Lamb price modelling

We’ve been working on upgrading our lamb price forecasting abilities at Mecardo and have recently developed an interactive modelling tool that allows us to forecast the annual average level for the Eastern States Trade Lamb Indicator (ESTLI) based on key supply and demand inputs.

In this analysis we take the model through a test run, playing out a handful of scenarios for the next few years to see the potential impact on lamb prices.

The forecast model uses predictor inputs such as the Australian dollar level, annual Australian lamb slaughter levels and demand metrics based on per capita gross domestic product (GDP) measures from some of our key export destinations to forecast an annual average ESTLI level.

Figure 1 shows how the model compares to the actual ESTLI since 1998, including a forecast based on financial market consensus for the A$ level over the next few years, the Meat and Livestock Australia annual lamb slaughter estimates from their 2019 Sheep Industry projections and the GDP forecasts from the International Monetary Fund (IMF).

It suggests that growing wealth from offshore consumers will keep demand strong for our lamb exports and underpin prices for the ESTLI to see it average around 840¢ in 2019, dipping to 806¢ in 2020 as lamb slaughter rates in Australia increase.

However, we can adjust the lamb slaughter levels in the model to play out a second scenario that would test what the impact of a dry 2019/2020 will have on the ESTLI if slaughter rates increase from 21.5 million head in 2019 to 22 million head and if the 2020 lamb slaughter lifts from 22.1 million head to 23 million head – figure 2. The result of the increased slaughter is to see the ESTLI forecast for 2019 drop from 840¢ to 795¢ and the 2020 forecast decline from 806¢ to 755¢.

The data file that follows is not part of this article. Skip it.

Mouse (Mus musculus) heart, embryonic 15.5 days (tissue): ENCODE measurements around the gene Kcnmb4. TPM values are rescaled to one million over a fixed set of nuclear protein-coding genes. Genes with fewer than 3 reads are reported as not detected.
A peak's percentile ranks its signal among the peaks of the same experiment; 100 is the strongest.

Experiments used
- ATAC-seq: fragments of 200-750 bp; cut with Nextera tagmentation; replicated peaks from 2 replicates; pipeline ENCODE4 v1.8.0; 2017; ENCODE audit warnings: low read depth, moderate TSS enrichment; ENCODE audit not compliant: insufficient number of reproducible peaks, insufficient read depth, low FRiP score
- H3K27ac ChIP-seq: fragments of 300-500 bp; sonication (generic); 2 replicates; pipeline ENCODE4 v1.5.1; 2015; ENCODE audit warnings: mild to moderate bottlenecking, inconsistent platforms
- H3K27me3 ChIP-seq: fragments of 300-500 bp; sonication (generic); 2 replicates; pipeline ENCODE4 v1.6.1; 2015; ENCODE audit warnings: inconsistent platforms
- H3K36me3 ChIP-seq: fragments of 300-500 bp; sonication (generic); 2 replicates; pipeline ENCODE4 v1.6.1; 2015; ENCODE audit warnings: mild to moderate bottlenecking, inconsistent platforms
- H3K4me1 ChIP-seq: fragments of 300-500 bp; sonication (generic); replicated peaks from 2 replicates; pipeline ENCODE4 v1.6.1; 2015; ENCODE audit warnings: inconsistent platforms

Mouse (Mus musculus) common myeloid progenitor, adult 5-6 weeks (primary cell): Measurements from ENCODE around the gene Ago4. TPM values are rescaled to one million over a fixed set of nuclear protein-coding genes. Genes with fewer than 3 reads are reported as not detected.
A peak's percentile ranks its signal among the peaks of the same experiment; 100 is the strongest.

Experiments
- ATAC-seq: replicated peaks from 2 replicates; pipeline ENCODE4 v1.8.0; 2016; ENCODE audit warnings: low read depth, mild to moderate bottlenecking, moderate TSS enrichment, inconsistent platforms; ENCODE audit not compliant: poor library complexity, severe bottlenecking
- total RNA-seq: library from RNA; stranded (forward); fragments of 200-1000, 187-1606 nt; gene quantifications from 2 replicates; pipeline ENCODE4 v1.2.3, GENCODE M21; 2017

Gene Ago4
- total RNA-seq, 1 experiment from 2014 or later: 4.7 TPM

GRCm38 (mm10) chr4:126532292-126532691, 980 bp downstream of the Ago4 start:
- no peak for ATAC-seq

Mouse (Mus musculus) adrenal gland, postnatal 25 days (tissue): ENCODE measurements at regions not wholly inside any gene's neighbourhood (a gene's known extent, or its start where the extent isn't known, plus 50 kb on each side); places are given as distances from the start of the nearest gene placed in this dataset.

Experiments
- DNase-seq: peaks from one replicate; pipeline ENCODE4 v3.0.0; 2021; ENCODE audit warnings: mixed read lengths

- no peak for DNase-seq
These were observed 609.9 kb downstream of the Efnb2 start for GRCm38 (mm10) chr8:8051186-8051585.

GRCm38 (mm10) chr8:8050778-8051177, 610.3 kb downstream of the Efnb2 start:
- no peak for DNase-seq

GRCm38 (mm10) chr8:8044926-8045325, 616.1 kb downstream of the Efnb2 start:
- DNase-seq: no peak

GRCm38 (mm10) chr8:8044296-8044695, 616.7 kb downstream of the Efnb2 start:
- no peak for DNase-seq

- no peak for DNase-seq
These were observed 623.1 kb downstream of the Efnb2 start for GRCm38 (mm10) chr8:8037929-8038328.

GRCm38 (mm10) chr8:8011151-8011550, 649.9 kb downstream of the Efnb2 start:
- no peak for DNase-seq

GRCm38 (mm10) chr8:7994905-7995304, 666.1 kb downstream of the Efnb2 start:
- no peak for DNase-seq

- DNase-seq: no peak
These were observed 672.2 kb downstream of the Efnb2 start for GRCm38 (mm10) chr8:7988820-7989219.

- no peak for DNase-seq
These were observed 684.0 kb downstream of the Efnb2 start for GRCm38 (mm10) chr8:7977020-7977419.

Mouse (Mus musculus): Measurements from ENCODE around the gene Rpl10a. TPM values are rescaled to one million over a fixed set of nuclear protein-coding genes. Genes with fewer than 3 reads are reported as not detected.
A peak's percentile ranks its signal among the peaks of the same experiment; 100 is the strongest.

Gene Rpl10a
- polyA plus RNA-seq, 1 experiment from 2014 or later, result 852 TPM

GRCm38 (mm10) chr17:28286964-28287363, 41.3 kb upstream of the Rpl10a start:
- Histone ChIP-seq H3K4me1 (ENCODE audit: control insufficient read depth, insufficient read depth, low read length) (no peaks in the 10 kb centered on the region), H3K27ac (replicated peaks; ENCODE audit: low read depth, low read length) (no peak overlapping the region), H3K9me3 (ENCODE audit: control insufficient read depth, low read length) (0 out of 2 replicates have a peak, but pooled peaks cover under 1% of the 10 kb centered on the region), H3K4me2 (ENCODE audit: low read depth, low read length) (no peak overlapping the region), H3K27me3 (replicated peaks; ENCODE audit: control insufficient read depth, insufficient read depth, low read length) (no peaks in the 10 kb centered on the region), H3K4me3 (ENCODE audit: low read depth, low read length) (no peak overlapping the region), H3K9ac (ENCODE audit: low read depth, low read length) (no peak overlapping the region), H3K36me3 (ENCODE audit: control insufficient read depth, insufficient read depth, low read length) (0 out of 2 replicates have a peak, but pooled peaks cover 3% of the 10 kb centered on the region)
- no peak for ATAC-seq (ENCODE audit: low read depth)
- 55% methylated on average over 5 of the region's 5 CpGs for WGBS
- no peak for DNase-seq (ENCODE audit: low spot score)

We can also imagine a third scenario where the increased lamb slaughter levels coincide with a shock to world growth levels during the 2020 season that limits the demand for lamb exports from our key offshore destinations. This could be in the form of a Chinese credit crunch impacting upon the Asian region and/or increasing US interest rates flowing through to softer global GDP growth levels.

Scenario three forecasts the ESTLI dip in 2020 extending further on the back of the decrease in offshore demand to see it average 640¢ before recovering back above 700¢ as GDP growth recovers beyond 2021 – Figure 3.

What does it mean/next week?

Interestingly, the model predicts a continuation of historically good price levels for lamb into the next few years even after we account for unforeseen problems such as an extended dry period within Australia, resulting in higher than expected slaughter levels, and/or a short-term hiccup to world growth and red meat demand.

Indeed, the model doesn’t forecast an annual average ESTLI below 600¢ in the next four years under any of the three modelled scenarios.

Key points:

  • Price modelling for the ESTLI based on current MLA slaughter projections and global demand growth for lamb consumption estimates annual average prices above 800¢ for the next few years.
  • Assuming a drier climate and higher slaughter than currently forecast will place the estimates for the 2019 and 2020 season into the 800¢ to 750¢ range.
  • The inclusion of a demand shock due to falling growth levels could see the ESTLI annual average drop towards 650¢.